By Tony Wittkowski | City Reporter | The Times Herald
CROSWELL — Mike McMillan has a lot on his plate.
From spending time with his family to his new job as the probate/family court administrator for St. Clair County, McMillan has found time to fulfill his duties as mayor and a volunteer firefighter in the town of Croswell.
The Port Huron native said he doesn’t believe it’s hard to handle both jobs.
“It’s about time management. I prioritize what job helps pay the bills,” McMillan said. “I’m fortunate that I am able to delegate the work to a capable staff.”
The 36-year-old has spent half his life working in government.
As a teenager fresh out of high school, McMillan filed tickets and answered phones at the St. Clair County Courthouse.
“I would get angry people yelling at me,” he said. “It was a trial by fire lesson to the court system. That’s when I made the decision I wanted to work here.”
As the probate/family court administrator, McMillan oversees wills, estates, family and juvenile matters that come through his department by coordinating with the probate and family divisions.
After receiving a master’s degree in public administration, McMillan became the deputy clerk administrator for Saginaw County before taking over as the circuit court administrator in 2012.
Saginaw was the edge of the limit for him to drive to. McMillan’s normal workday would be four hours on the road to get to and from an eight-hour job.
Aside from having young children in Croswell, he said there were plenty of reasons for him to work closer to home.
With the new job came a reduction in his commute, which diminished from two hours to 40 minutes each morning.
McMillan’s wife, Errin, works at Talmer Bank in Port Huron — a few blocks south from the courthouse.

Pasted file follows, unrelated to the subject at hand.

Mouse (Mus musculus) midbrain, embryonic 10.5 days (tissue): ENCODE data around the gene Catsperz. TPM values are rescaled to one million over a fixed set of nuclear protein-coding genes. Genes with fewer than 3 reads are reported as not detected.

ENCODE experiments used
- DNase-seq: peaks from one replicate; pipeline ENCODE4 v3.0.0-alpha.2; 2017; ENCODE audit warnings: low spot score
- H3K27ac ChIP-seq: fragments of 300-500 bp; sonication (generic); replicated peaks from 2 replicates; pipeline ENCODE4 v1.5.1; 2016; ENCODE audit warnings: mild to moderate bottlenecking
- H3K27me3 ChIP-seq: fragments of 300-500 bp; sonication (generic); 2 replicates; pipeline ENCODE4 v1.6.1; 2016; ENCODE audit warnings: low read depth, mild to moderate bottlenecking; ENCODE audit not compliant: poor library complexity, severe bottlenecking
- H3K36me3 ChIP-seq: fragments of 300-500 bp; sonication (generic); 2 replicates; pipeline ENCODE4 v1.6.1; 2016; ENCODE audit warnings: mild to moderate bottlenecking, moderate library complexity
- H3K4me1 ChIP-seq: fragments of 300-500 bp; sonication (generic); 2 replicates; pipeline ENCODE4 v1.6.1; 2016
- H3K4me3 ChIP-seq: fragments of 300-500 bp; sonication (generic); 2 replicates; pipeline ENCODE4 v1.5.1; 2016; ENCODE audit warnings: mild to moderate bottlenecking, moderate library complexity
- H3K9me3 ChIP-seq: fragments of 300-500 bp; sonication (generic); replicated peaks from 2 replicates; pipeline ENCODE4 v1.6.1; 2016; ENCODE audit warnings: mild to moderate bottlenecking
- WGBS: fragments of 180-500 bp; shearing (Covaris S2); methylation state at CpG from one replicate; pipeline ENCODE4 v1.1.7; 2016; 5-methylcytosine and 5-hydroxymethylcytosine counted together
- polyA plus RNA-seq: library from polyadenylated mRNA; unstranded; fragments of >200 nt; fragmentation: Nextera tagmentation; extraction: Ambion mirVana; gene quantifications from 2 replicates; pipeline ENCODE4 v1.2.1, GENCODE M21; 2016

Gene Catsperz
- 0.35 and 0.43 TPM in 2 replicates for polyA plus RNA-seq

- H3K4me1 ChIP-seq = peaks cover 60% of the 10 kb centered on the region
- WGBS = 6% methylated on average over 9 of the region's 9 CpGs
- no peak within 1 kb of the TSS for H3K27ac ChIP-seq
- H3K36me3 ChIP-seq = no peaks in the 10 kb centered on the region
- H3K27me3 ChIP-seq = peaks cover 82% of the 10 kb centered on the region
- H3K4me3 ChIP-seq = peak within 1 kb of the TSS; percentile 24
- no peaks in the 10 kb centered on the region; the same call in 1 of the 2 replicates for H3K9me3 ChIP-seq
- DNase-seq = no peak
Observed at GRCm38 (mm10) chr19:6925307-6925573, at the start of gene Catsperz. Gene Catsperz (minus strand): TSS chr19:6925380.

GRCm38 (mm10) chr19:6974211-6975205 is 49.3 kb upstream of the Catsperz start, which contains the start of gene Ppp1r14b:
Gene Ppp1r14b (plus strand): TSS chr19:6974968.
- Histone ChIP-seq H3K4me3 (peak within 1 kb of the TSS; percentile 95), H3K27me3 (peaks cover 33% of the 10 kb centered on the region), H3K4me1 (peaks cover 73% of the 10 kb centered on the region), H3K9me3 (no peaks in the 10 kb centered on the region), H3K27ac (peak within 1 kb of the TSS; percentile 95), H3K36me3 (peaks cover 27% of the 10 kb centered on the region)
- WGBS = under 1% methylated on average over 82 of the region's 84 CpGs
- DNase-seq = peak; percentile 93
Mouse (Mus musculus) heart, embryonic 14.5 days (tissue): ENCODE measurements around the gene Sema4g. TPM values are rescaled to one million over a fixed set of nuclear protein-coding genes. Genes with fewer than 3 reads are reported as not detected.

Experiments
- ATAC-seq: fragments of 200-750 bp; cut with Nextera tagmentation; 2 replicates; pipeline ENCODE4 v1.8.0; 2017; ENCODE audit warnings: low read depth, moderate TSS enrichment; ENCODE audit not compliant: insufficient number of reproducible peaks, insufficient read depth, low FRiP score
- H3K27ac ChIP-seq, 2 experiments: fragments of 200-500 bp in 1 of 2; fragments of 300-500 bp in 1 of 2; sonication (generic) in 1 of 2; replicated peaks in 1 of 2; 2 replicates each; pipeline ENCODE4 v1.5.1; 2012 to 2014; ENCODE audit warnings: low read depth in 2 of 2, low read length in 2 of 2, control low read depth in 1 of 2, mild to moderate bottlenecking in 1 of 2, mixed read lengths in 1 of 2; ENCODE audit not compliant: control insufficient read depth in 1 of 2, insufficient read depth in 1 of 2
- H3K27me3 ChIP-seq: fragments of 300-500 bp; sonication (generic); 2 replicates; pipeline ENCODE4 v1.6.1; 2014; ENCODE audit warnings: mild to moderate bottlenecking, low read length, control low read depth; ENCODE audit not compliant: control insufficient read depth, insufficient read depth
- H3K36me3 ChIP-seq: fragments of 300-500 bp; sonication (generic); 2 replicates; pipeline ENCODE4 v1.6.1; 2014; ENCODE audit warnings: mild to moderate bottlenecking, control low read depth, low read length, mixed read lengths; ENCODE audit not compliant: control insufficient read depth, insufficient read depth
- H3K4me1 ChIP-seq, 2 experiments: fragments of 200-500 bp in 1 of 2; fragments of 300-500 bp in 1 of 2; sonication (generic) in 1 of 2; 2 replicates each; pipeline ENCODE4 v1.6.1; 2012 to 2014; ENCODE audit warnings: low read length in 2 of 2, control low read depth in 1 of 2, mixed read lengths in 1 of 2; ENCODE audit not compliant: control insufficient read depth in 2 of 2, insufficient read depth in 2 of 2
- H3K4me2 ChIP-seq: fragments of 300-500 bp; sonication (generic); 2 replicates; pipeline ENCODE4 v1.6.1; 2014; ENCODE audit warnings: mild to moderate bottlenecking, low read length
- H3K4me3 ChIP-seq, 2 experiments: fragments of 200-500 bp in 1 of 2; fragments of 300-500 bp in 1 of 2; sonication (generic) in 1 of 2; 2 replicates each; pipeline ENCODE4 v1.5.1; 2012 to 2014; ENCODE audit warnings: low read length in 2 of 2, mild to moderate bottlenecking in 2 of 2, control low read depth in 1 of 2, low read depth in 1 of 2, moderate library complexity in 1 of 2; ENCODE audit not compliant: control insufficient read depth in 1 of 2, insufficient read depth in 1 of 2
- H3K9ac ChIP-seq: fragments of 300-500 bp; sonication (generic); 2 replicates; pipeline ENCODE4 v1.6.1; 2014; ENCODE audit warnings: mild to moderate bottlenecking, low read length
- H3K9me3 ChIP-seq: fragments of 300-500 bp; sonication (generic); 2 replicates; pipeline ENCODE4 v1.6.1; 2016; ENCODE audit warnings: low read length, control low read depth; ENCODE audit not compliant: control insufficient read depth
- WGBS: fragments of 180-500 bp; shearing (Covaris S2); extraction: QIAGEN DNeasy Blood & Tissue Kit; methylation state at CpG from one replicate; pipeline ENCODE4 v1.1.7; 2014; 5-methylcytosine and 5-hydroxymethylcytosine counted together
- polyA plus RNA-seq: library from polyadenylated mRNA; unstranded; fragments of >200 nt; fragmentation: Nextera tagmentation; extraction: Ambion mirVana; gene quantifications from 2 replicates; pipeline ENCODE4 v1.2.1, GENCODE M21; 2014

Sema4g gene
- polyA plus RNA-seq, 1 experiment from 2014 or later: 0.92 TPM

The two now commute together, with more time allotted to the family.
“I was glad that he would be home more,” Errin McMillan said. “It used to be he wouldn’t get home until 7 or 8 o’clock, so we would only see each other two hours a day. It put a lot of stress on me with the kids.”
Errin and Mike McMillan like to joke that they spread themselves thin. In addition to work, they coach their daughter’s church league basketball team.
Working in Port Huron is something Errin McMillan said her husband was searching for while in Saginaw.
“I think he was always contemplating a return,” she said. “We are very happy to be here.”
A local connection
Sitting in his office on the second floor of the county courthouse, Mike McMillan’s impact can be felt in Croswell, which holds a population of nearly 2,500 and has one streetlight.
McMillan has been the mayor of Croswell, with about 2,500 people, for five years. His wife was born in Croswell, his mother and in-laws live there and his children attend school in the area.
McMillan said he was looking for a way to have an impact on the community after moving there in 2004.
The opportunity came when a Croswell council member died in 2007.
“I wanted to create a place my kids would want to come back to when they leave for college,” McMillan said. “It’s difficult coming back to a city in the Thumb. We want that homey feeling.”
After applying for the vacant position, McMillan was selected to the council. Three years later he was elected mayor.
When McMillan spoke for Career Day at one of his daughter’s kindergarten classes, he was asked by his daughter to go in the capacity of the mayor.
The kids were enamored and asked McMillan if he rode in a limousine or if he had bodyguards.
“For some reason, people are more impressed that I am a mayor,” McMillan said. “Some look at it as an accomplishment, but I look at it as a job.”
Greg Stremers, who practices municipal law, said he’s glad McMillan came back.
“I think he will be successful here. He operates at a very high level. He’s an asset to have in any organization,” Stremers said.
The two stayed in touch when McMillan was working in Saginaw as McMillan was the mayor — and Stremers is Croswell’s lawyer.
“It’s hard to keep good people here in the county,” Stremers said. “Everyone seems to be going to Chicago and the west side of the state.”
McMillan said becoming the county’s probate/family court administrator is a dream come true.
“This is a hard job and very stressful. You catch people at the worst times of their lives,” he said. “But if they can walk out of here feeling the justice system has worked, that’s a good day for me.”
(Author’s Note: This article was originally published on Feb. 11, 2015)